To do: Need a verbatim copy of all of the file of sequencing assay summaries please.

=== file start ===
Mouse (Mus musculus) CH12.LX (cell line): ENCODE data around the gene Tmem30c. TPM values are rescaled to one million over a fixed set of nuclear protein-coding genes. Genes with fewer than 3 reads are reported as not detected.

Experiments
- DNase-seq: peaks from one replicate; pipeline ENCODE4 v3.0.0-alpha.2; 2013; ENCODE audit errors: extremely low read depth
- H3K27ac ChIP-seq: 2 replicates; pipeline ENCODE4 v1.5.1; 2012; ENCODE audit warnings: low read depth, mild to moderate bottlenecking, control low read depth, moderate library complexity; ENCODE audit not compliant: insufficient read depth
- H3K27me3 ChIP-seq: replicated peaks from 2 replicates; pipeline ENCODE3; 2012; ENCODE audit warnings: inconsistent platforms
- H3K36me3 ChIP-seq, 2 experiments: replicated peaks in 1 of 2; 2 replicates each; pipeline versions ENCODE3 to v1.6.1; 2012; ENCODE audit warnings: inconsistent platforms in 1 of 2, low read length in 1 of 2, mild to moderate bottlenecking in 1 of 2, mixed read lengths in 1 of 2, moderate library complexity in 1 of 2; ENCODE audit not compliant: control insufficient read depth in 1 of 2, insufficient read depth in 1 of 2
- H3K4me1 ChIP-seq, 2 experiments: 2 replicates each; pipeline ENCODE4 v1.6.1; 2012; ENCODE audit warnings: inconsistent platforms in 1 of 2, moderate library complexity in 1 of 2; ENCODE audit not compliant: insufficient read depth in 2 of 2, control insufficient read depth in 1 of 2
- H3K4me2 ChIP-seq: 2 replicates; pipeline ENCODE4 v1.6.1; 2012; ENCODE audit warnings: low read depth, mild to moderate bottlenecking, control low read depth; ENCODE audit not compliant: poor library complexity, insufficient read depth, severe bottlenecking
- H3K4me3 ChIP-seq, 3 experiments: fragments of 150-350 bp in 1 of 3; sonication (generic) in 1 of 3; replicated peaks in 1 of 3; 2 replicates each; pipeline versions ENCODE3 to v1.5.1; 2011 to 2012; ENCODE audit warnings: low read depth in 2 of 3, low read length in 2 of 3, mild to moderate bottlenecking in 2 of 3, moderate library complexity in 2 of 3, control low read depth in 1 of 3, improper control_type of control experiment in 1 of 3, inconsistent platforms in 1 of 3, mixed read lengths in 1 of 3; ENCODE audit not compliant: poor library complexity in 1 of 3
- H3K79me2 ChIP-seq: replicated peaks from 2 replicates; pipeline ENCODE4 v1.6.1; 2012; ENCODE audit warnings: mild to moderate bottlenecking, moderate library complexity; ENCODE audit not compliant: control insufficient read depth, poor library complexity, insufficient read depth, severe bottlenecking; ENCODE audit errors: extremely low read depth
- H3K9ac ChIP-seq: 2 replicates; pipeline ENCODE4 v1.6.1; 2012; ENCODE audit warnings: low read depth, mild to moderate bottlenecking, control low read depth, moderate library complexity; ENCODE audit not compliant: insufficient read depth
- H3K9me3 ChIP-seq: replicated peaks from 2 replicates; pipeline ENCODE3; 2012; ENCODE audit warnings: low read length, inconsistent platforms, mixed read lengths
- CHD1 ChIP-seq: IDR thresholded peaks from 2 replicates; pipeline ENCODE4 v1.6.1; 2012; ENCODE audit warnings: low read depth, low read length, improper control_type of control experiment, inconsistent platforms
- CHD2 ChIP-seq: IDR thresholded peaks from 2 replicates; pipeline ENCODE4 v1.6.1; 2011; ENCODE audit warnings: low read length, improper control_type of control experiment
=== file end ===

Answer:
Mouse (Mus musculus) CH12.LX (cell line): ENCODE data around the gene Tmem30c. TPM values are rescaled to one million over a fixed set of nuclear protein-coding genes. Genes with fewer than 3 reads are reported as not detected.

Experiments
- DNase-seq: peaks from one replicate; pipeline ENCODE4 v3.0.0-alpha.2; 2013; ENCODE audit errors: extremely low read depth
- H3K27ac ChIP-seq: 2 replicates; pipeline ENCODE4 v1.5.1; 2012; ENCODE audit warnings: low read depth, mild to moderate bottlenecking, control low read depth, moderate library complexity; ENCODE audit not compliant: insufficient read depth
- H3K27me3 ChIP-seq: replicated peaks from 2 replicates; pipeline ENCODE3; 2012; ENCODE audit warnings: inconsistent platforms
- H3K36me3 ChIP-seq, 2 experiments: replicated peaks in 1 of 2; 2 replicates each; pipeline versions ENCODE3 to v1.6.1; 2012; ENCODE audit warnings: inconsistent platforms in 1 of 2, low read length in 1 of 2, mild to moderate bottlenecking in 1 of 2, mixed read lengths in 1 of 2, moderate library complexity in 1 of 2; ENCODE audit not compliant: control insufficient read depth in 1 of 2, insufficient read depth in 1 of 2
- H3K4me1 ChIP-seq, 2 experiments: 2 replicates each; pipeline ENCODE4 v1.6.1; 2012; ENCODE audit warnings: inconsistent platforms in 1 of 2, moderate library complexity in 1 of 2; ENCODE audit not compliant: insufficient read depth in 2 of 2, control insufficient read depth in 1 of 2
- H3K4me2 ChIP-seq: 2 replicates; pipeline ENCODE4 v1.6.1; 2012; ENCODE audit warnings: low read depth, mild to moderate bottlenecking, control low read depth; ENCODE audit not compliant: poor library complexity, insufficient read depth, severe bottlenecking
- H3K4me3 ChIP-seq, 3 experiments: fragments of 150-350 bp in 1 of 3; sonication (generic) in 1 of 3; replicated peaks in 1 of 3; 2 replicates each; pipeline versions ENCODE3 to v1.5.1; 2011 to 2012; ENCODE audit warnings: low read depth in 2 of 3, low read length in 2 of 3, mild to moderate bottlenecking in 2 of 3, moderate library complexity in 2 of 3, control low read depth in 1 of 3, improper control_type of control experiment in 1 of 3, inconsistent platforms in 1 of 3, mixed read lengths in 1 of 3; ENCODE audit not compliant: poor library complexity in 1 of 3
- H3K79me2 ChIP-seq: replicated peaks from 2 replicates; pipeline ENCODE4 v1.6.1; 2012; ENCODE audit warnings: mild to moderate bottlenecking, moderate library complexity; ENCODE audit not compliant: control insufficient read depth, poor library complexity, insufficient read depth, severe bottlenecking; ENCODE audit errors: extremely low read depth
- H3K9ac ChIP-seq: 2 replicates; pipeline ENCODE4 v1.6.1; 2012; ENCODE audit warnings: low read depth, mild to moderate bottlenecking, control low read depth, moderate library complexity; ENCODE audit not compliant: insufficient read depth
- H3K9me3 ChIP-seq: replicated peaks from 2 replicates; pipeline ENCODE3; 2012; ENCODE audit warnings: low read length, inconsistent platforms, mixed read lengths
- CHD1 ChIP-seq: IDR thresholded peaks from 2 replicates; pipeline ENCODE4 v1.6.1; 2012; ENCODE audit warnings: low read depth, low read length, improper control_type of control experiment, inconsistent platforms
- CHD2 ChIP-seq: IDR thresholded peaks from 2 replicates; pipeline ENCODE4 v1.6.1; 2011; ENCODE audit warnings: low read length, improper control_type of control experiment